The IRS has issued its first informal guidance on the employee retention credit, which passed as part of the CARES Act last week.
The credit is available to all employers regardless of size, including tax-exempt organizations, but not to state and local governments and their instrumentalities and small businesses that take small business loans -- including Paycheck Protection Program loans.
To qualify for the employee retention credit, employers must fall into one of two categories:
- The employer’s business is fully or partially suspended by government order due to COVID-19 during the calendar quarter; or
- The employer’s gross receipts are below 50% of the comparable quarter in 2019. Once the employer’s gross receipts go above 80% of a comparable quarter in 2019, the employer no longer qualifies after the end of that quarter.
These measures are calculated each calendar quarter.
The amount of the credit is 50% of qualifying wages paid up to $10,000 in total. Wages paid after March 12, 2020, and before Jan. 1, 2021, are eligible for the credit. Wages also include a portion of the cost of employer-provided health care.
Qualifying wages are based on the average number of a business’ employees in 2019. The breakdown is as follows:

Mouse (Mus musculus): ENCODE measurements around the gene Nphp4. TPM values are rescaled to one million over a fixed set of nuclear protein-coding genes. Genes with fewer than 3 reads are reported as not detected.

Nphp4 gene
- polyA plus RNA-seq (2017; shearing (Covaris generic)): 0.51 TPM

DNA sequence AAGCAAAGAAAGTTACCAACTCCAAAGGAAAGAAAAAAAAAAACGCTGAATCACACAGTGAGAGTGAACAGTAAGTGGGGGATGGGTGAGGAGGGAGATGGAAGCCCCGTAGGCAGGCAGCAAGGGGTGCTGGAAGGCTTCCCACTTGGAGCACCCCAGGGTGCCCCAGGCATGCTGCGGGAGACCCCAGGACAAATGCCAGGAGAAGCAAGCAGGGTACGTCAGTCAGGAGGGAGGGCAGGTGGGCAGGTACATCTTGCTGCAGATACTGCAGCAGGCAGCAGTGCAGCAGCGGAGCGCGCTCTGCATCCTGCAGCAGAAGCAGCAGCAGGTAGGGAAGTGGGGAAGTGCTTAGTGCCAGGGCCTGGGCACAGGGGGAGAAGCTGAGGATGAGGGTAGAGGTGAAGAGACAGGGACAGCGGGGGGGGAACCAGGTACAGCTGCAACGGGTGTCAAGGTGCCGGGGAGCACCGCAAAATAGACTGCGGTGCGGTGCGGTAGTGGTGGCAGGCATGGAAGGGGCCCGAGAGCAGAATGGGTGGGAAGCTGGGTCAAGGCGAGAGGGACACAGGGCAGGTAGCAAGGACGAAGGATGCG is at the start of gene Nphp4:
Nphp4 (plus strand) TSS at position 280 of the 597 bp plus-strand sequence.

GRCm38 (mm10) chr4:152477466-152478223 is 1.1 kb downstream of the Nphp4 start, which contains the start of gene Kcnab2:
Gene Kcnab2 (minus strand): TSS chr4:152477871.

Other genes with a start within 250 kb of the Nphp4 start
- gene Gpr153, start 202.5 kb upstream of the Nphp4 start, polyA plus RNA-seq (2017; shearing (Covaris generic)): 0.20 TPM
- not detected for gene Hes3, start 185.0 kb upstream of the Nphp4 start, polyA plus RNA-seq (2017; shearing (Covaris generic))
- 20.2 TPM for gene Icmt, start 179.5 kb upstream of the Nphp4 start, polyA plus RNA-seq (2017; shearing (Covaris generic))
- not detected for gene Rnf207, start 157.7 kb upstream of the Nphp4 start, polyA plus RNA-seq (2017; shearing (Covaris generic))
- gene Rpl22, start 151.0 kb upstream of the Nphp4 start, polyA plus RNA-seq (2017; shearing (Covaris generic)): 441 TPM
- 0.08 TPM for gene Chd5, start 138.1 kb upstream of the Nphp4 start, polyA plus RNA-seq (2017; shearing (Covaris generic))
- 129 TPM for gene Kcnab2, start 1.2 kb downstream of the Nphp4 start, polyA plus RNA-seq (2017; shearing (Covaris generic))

- If the employer had 100 or fewer employees on average in 2019, the credit is based on wages paid to all employees, regardless of whether they worked or not. If the employees worked full time and were paid for full-time work, the employer still receives the credit.
- If the employer had more than 100 employees on average in 2019, then the credit is allowed only for wages paid to employees who did not work during the calendar quarter.
For purposes of the credit, eligible wages do not include wages counted for purposes of the paid sick leave and paid family leave payroll tax credits.
Employers can be immediately reimbursed for the credit by reducing their required deposits of payroll taxes that have been withheld from employees’ wages by the amount of the credit.
Eligible employers will report their total qualified wages and the related health insurance costs for each quarter on their quarterly employment tax returns beginning with the second quarter. If the employer’s employment tax deposits exceed the credit, the employer may receive an advance payment from the IRS.
Please reach out to us for assistance in navigating this tax credit.